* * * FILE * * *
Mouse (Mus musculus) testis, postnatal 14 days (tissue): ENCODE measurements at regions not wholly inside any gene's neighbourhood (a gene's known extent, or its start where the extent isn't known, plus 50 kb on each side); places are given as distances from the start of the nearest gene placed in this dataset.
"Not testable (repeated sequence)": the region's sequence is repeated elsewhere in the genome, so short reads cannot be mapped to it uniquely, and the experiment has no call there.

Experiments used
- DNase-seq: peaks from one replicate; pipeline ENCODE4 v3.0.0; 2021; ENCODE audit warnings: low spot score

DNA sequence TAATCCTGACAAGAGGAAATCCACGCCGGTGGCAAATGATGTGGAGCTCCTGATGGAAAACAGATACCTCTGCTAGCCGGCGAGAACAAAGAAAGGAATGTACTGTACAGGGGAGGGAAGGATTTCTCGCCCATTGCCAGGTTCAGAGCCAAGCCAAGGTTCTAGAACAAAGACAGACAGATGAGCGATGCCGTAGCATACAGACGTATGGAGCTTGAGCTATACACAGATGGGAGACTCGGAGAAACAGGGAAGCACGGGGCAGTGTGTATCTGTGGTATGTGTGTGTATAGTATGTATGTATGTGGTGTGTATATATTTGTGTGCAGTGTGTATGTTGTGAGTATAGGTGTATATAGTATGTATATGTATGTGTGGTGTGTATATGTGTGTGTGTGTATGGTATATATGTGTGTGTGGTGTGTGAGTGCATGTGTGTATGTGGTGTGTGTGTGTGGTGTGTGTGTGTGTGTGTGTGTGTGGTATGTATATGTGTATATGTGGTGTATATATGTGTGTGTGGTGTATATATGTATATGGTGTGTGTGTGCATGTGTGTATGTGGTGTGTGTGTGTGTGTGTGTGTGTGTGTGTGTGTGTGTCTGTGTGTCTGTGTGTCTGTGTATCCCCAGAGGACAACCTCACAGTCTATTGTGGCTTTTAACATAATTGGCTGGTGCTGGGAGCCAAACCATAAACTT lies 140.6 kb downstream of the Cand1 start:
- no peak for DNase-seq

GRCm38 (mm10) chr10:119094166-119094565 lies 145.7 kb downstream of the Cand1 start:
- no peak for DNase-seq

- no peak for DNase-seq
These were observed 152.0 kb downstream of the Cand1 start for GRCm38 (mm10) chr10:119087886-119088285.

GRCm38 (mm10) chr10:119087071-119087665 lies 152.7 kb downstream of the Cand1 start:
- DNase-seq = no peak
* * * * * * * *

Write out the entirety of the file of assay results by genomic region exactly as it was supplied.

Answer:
Mouse (Mus musculus) testis, postnatal 14 days (tissue): ENCODE measurements at regions not wholly inside any gene's neighbourhood (a gene's known extent, or its start where the extent isn't known, plus 50 kb on each side); places are given as distances from the start of the nearest gene placed in this dataset.
"Not testable (repeated sequence)": the region's sequence is repeated elsewhere in the genome, so short reads cannot be mapped to it uniquely, and the experiment has no call there.

Experiments used
- DNase-seq: peaks from one replicate; pipeline ENCODE4 v3.0.0; 2021; ENCODE audit warnings: low spot score

DNA sequence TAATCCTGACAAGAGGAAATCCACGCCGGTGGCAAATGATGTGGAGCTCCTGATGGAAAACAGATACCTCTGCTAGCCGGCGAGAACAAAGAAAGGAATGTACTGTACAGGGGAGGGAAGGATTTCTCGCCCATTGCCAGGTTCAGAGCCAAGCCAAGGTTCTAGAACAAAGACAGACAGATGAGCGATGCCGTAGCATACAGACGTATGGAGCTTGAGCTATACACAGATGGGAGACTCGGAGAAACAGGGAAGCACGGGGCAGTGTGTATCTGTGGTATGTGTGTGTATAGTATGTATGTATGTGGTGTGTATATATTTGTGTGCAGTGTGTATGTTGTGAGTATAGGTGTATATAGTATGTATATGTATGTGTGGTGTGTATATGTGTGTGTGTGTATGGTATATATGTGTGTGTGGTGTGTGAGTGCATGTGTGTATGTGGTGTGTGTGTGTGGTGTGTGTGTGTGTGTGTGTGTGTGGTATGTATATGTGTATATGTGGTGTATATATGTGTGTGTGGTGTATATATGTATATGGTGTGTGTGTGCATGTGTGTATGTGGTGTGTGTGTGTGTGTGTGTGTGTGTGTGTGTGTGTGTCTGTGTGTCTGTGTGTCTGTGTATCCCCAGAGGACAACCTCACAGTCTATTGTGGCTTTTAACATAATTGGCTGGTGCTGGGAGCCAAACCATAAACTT lies 140.6 kb downstream of the Cand1 start:
- no peak for DNase-seq

GRCm38 (mm10) chr10:119094166-119094565 lies 145.7 kb downstream of the Cand1 start:
- no peak for DNase-seq

- no peak for DNase-seq
These were observed 152.0 kb downstream of the Cand1 start for GRCm38 (mm10) chr10:119087886-119088285.

GRCm38 (mm10) chr10:119087071-119087665 lies 152.7 kb downstream of the Cand1 start:
- DNase-seq = no peak